SAN JOSE — Santa Clara County officials are firing back at critics who say their policy of not notifying immigration authorities when undocumented immigrants are released from their jails led to the release of a homicide suspect who had nine detention orders issued against him.
Carlos Eduardo Arevalo-Carranza, 24, is suspected of stabbing to death Bambi Larson, 59, in her South San Jose home last month. On Tuesday, San Jose Mayor Sam Liccardo criticized the county’s policy of “ignoring requests” by Immigration and Customs Enforcement that inmates about to be released be held until they are picked up by ICE. But county officials said on Wednesday that federal authorities, not they, were to blame for Arevalo-Carranza’s release.
“ICE should’ve gotten a warrant here. They could’ve gotten a warrant here,” said County Counsel James R. Williams, at a press conference late Wednesday afternoon. “And the county’s practice has always been to honor warrants that are issued.”
The disclosure Tuesday that Arevalo-Carranza is in the United States illegally, and that the county jail ignored six requests by immigration authorities to turn him over — Los Angeles County received three other detention requests from ICE — has renewed criticism that “sanctuary” policies allow serious and violent criminals to slip through the cracks.
Police arrested Arevalo-Carranza on Monday in connection to Larson’s killing. Larson’s body was found in her home on Knollfield Way on the afternoon of Feb. 28.
ICE confirmed Tuesday that Arevalo-Carranza entered the United States illegally in 2013 and had been held at jails in Los Angeles and Santa Clara counties on a number of prior convictions, including drug charges, burglary and one felony false imprisonment charge in 2016.
BY YESENIA AMARO, Fresno Bee
FEBRUARY 17, 2019 06:00 AM,
UPDATED FEBRUARY 17, 2019 02:08 PM
MI FAMILIA VOTA MI FAMILIA VOTA
Fresno immigrant advocates believe a “long overdue” new advisory committee will make a dent on issues affecting the local immigrant community — despite having no funding attached.
The Fresno City Council on Thursday unanimously passed a resolution to establish a 15-member immigrant affairs committee. The committee will be tasked with advising the City Council on issues related to immigrants, according to the resolution.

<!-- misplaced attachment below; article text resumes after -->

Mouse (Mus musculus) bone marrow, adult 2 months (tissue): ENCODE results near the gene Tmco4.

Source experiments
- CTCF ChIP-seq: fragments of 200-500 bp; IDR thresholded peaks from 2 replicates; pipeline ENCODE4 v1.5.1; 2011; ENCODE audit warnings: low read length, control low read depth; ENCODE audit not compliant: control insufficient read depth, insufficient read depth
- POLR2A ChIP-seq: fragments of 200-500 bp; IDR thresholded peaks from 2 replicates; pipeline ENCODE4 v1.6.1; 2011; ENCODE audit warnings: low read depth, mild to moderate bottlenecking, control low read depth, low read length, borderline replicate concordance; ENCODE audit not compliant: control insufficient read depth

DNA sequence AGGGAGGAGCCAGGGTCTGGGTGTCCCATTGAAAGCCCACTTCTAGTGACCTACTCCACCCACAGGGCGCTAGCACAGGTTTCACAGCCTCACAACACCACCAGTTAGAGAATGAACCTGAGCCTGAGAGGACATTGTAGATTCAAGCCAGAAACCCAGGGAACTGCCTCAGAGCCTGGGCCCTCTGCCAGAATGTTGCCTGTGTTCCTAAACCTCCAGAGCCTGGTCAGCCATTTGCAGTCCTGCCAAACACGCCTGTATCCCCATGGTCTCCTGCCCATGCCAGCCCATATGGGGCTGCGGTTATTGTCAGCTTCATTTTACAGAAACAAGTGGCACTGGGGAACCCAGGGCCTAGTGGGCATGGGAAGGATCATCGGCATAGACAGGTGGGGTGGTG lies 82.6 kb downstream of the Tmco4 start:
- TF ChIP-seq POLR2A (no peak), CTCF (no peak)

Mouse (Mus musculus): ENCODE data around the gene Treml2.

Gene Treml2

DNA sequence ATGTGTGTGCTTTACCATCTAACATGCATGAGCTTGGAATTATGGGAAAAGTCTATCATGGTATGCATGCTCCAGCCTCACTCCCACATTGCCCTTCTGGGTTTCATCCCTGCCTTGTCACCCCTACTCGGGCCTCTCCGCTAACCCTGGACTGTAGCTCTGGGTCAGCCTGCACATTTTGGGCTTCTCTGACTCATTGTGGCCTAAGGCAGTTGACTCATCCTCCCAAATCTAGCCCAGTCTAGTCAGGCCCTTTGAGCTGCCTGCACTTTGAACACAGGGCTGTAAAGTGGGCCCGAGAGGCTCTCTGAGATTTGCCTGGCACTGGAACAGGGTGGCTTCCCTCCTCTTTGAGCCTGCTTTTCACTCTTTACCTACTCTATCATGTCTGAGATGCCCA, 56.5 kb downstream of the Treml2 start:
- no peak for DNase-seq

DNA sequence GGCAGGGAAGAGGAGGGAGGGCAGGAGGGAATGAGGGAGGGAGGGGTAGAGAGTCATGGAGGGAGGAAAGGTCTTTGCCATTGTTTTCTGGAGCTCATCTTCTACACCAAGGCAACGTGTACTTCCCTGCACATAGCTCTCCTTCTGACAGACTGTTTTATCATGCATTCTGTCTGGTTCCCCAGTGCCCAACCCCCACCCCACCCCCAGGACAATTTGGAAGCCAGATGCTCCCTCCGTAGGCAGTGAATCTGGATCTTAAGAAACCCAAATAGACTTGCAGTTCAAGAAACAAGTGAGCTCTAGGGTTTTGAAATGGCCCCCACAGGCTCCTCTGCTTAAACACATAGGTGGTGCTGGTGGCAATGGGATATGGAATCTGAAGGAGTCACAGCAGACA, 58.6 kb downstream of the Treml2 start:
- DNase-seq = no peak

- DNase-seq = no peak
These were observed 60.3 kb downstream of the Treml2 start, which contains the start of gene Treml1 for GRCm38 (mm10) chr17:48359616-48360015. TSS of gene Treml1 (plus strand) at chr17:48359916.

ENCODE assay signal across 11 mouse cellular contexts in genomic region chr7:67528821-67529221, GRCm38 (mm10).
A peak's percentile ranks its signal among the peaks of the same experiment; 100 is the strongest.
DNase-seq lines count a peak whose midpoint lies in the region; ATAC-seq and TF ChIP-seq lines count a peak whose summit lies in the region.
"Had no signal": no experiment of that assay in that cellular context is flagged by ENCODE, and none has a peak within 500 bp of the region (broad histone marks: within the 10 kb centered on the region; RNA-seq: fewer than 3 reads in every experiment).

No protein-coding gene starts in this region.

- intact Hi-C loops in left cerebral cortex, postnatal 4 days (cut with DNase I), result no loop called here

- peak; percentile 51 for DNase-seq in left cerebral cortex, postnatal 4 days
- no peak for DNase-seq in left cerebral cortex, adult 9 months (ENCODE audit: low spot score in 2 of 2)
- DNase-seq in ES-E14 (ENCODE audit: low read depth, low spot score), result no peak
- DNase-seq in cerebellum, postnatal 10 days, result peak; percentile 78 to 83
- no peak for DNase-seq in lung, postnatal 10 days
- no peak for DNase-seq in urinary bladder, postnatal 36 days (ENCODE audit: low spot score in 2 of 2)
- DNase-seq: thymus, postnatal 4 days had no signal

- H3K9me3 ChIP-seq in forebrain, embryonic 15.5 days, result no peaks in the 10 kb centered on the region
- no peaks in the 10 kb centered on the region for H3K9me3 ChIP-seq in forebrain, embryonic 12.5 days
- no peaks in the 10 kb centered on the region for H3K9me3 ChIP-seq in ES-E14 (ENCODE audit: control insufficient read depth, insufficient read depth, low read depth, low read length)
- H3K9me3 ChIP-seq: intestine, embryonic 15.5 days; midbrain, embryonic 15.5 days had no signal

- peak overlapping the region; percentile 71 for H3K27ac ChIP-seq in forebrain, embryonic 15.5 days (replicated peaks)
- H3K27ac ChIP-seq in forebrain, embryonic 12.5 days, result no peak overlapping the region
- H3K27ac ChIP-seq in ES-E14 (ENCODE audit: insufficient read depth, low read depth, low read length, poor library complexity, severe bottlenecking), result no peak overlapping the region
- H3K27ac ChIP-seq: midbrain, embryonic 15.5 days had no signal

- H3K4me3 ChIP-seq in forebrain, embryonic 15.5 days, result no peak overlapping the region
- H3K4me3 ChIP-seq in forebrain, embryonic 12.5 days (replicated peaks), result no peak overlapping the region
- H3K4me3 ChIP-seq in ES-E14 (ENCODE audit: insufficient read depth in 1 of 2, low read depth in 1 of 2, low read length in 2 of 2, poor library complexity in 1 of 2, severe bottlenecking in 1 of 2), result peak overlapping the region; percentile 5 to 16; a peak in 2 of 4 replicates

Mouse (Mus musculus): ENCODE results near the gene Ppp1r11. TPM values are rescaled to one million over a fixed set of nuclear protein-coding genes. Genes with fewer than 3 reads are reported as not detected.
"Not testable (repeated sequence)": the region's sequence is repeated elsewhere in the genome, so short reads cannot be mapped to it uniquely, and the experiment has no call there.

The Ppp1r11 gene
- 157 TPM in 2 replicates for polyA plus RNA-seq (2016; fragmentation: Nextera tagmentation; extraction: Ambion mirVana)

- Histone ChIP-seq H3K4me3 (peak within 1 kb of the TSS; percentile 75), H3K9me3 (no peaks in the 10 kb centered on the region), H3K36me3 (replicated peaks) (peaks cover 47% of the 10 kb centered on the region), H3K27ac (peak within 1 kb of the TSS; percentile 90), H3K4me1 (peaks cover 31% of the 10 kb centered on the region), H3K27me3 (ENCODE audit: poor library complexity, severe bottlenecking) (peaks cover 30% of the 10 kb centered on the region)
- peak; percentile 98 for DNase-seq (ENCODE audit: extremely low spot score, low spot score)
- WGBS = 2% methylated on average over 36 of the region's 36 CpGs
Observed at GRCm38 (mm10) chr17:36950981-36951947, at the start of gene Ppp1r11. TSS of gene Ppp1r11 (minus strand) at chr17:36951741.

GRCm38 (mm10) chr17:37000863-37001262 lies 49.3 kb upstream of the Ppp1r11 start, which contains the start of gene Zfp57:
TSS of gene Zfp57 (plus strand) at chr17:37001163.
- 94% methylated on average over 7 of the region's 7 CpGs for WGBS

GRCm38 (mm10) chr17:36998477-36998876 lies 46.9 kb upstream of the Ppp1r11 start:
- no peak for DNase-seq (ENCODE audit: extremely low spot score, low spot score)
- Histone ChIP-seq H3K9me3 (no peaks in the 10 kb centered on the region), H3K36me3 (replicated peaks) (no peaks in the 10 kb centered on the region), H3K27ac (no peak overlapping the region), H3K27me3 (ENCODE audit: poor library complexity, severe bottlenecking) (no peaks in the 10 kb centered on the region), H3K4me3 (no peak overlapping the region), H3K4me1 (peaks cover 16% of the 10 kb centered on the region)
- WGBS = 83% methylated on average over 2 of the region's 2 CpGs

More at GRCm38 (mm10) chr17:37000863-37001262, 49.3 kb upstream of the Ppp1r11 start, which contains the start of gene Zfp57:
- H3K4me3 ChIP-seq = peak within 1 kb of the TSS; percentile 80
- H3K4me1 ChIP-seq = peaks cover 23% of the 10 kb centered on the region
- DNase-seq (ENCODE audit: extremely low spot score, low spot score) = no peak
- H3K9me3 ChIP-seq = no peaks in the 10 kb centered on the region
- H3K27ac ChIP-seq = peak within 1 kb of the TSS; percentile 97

In June 2017, the City Council turned down a proposal to establish a legal defense fund for immigrants facing deportation.
The proposal asked for the city to include $200,000 in its 2017-18 budget for its contribution to the public-private legal fund that had been pushed by immigration and civil rights advocates.
Some acknowledged that not having to make an upfront funding commitment for the advisory committee might have played a role in the unanimous support for Thursday’s resolution.
Samuel Molina, state director for Mi Familia Vota, said he and others had been advocating for the committee for about a year and a half.
“It’s long overdue,” Molina said.
While he agreed that having no funding attached might have contributed to the passage of the resolution, he believes the committee can accomplish several things.
For example, it shows the immigrant community that the City Council stands with them and takes their concerns seriously, he said. The committee has the potential to address several issues within the immigrant community, like transition into citizenship and language barriers.
Plus, similar committees in other jurisdictions have shown to be effective. “Committees have worked to develop strategic plans on addressing immigrant issues and needs,” he said.
Council Member Luis Chavez said the city has to start somewhere when it comes to communicating with the immigrant community and including immigrants in the city’s decision-making process.
“This is a way to bring them to the table,” he said. “I think what we are trying to do here, is the first step in building a bridge with city hall and the immigrant community.”